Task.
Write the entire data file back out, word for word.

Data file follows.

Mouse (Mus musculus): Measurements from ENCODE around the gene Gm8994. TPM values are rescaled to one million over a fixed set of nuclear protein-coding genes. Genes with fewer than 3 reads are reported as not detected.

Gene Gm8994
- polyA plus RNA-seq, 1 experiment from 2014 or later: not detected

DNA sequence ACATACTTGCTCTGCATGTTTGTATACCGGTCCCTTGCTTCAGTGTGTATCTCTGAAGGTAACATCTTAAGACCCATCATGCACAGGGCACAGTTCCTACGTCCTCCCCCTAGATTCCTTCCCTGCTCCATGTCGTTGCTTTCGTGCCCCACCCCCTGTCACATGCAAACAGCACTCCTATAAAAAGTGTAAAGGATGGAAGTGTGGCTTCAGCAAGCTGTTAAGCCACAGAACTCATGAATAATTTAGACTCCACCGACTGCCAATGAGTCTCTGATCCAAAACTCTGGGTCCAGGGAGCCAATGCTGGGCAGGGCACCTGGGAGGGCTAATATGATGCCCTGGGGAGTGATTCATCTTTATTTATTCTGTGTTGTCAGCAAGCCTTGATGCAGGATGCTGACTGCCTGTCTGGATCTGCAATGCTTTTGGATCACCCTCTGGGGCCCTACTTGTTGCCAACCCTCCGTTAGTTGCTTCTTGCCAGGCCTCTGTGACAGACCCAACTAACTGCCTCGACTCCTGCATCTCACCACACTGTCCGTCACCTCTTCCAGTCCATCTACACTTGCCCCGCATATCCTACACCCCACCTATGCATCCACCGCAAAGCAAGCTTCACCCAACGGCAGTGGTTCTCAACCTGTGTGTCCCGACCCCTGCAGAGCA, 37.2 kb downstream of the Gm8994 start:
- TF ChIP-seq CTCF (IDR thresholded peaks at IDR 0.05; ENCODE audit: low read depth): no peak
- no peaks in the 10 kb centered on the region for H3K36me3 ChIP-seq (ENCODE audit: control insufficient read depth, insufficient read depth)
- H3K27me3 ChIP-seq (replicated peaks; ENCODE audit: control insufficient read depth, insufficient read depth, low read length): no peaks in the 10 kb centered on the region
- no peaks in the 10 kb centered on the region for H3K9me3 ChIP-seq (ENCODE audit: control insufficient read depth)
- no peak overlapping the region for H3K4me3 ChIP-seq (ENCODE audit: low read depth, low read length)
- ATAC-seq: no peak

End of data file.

Mouse (Mus musculus): Measurements from ENCODE around the gene Gm8994. TPM values are rescaled to one million over a fixed set of nuclear protein-coding genes. Genes with fewer than 3 reads are reported as not detected.

Gene Gm8994
- polyA plus RNA-seq, 1 experiment from 2014 or later: not detected

DNA sequence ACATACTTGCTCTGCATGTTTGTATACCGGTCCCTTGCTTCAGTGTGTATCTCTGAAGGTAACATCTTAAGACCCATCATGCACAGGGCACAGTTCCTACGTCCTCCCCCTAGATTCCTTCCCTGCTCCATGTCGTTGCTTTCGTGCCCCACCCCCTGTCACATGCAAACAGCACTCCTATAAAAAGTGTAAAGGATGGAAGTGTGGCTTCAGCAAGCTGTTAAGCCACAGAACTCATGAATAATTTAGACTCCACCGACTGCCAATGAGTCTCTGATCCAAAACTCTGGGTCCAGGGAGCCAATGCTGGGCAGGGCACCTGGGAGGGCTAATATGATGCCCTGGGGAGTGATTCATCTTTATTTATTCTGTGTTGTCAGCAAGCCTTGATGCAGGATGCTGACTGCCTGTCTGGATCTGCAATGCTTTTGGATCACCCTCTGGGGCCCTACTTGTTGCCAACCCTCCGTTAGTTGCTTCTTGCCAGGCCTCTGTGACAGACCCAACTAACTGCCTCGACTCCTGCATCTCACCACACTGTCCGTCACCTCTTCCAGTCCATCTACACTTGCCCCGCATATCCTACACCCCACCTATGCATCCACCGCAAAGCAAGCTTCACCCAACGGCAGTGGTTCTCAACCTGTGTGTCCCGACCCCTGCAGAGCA, 37.2 kb downstream of the Gm8994 start:
- TF ChIP-seq CTCF (IDR thresholded peaks at IDR 0.05; ENCODE audit: low read depth): no peak
- no peaks in the 10 kb centered on the region for H3K36me3 ChIP-seq (ENCODE audit: control insufficient read depth, insufficient read depth)
- H3K27me3 ChIP-seq (replicated peaks; ENCODE audit: control insufficient read depth, insufficient read depth, low read length): no peaks in the 10 kb centered on the region
- no peaks in the 10 kb centered on the region for H3K9me3 ChIP-seq (ENCODE audit: control insufficient read depth)
- no peak overlapping the region for H3K4me3 ChIP-seq (ENCODE audit: low read depth, low read length)
- ATAC-seq: no peak